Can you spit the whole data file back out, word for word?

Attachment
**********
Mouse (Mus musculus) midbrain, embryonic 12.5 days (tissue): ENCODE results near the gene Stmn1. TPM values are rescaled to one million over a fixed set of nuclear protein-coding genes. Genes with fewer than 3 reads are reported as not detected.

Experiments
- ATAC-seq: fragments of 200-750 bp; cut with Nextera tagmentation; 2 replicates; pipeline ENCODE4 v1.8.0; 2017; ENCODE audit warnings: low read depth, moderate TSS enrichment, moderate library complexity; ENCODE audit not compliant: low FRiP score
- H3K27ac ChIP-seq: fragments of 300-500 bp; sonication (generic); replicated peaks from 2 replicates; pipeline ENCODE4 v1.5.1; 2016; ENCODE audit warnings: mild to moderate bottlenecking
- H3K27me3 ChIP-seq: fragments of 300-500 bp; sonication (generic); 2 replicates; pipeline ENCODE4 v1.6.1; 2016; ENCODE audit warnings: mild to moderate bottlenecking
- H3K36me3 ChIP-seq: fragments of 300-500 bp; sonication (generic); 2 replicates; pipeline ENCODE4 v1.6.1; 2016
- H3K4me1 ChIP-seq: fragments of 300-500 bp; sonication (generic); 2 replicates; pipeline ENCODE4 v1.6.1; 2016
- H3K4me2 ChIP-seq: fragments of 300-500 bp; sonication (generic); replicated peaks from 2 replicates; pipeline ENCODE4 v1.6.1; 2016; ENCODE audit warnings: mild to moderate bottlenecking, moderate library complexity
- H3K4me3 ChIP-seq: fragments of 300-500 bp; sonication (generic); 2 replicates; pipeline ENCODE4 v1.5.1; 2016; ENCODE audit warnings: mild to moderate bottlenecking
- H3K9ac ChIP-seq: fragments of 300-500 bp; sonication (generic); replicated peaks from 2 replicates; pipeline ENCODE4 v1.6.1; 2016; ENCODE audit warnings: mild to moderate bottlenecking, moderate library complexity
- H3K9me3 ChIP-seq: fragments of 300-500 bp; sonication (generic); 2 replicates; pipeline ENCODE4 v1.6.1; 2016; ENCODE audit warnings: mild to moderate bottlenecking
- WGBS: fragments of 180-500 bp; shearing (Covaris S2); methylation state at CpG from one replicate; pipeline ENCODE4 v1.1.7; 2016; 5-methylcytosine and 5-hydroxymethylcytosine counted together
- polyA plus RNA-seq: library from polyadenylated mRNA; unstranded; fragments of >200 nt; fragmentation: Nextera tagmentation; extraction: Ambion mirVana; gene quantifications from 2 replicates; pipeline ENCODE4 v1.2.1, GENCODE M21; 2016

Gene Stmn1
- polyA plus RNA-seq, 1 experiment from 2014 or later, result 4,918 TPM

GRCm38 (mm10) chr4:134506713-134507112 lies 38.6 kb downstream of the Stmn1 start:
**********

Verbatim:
Mouse (Mus musculus) midbrain, embryonic 12.5 days (tissue): ENCODE results near the gene Stmn1. TPM values are rescaled to one million over a fixed set of nuclear protein-coding genes. Genes with fewer than 3 reads are reported as not detected.

Experiments
- ATAC-seq: fragments of 200-750 bp; cut with Nextera tagmentation; 2 replicates; pipeline ENCODE4 v1.8.0; 2017; ENCODE audit warnings: low read depth, moderate TSS enrichment, moderate library complexity; ENCODE audit not compliant: low FRiP score
- H3K27ac ChIP-seq: fragments of 300-500 bp; sonication (generic); replicated peaks from 2 replicates; pipeline ENCODE4 v1.5.1; 2016; ENCODE audit warnings: mild to moderate bottlenecking
- H3K27me3 ChIP-seq: fragments of 300-500 bp; sonication (generic); 2 replicates; pipeline ENCODE4 v1.6.1; 2016; ENCODE audit warnings: mild to moderate bottlenecking
- H3K36me3 ChIP-seq: fragments of 300-500 bp; sonication (generic); 2 replicates; pipeline ENCODE4 v1.6.1; 2016
- H3K4me1 ChIP-seq: fragments of 300-500 bp; sonication (generic); 2 replicates; pipeline ENCODE4 v1.6.1; 2016
- H3K4me2 ChIP-seq: fragments of 300-500 bp; sonication (generic); replicated peaks from 2 replicates; pipeline ENCODE4 v1.6.1; 2016; ENCODE audit warnings: mild to moderate bottlenecking, moderate library complexity
- H3K4me3 ChIP-seq: fragments of 300-500 bp; sonication (generic); 2 replicates; pipeline ENCODE4 v1.5.1; 2016; ENCODE audit warnings: mild to moderate bottlenecking
- H3K9ac ChIP-seq: fragments of 300-500 bp; sonication (generic); replicated peaks from 2 replicates; pipeline ENCODE4 v1.6.1; 2016; ENCODE audit warnings: mild to moderate bottlenecking, moderate library complexity
- H3K9me3 ChIP-seq: fragments of 300-500 bp; sonication (generic); 2 replicates; pipeline ENCODE4 v1.6.1; 2016; ENCODE audit warnings: mild to moderate bottlenecking
- WGBS: fragments of 180-500 bp; shearing (Covaris S2); methylation state at CpG from one replicate; pipeline ENCODE4 v1.1.7; 2016; 5-methylcytosine and 5-hydroxymethylcytosine counted together
- polyA plus RNA-seq: library from polyadenylated mRNA; unstranded; fragments of >200 nt; fragmentation: Nextera tagmentation; extraction: Ambion mirVana; gene quantifications from 2 replicates; pipeline ENCODE4 v1.2.1, GENCODE M21; 2016

Gene Stmn1
- polyA plus RNA-seq, 1 experiment from 2014 or later, result 4,918 TPM

GRCm38 (mm10) chr4:134506713-134507112 lies 38.6 kb downstream of the Stmn1 start: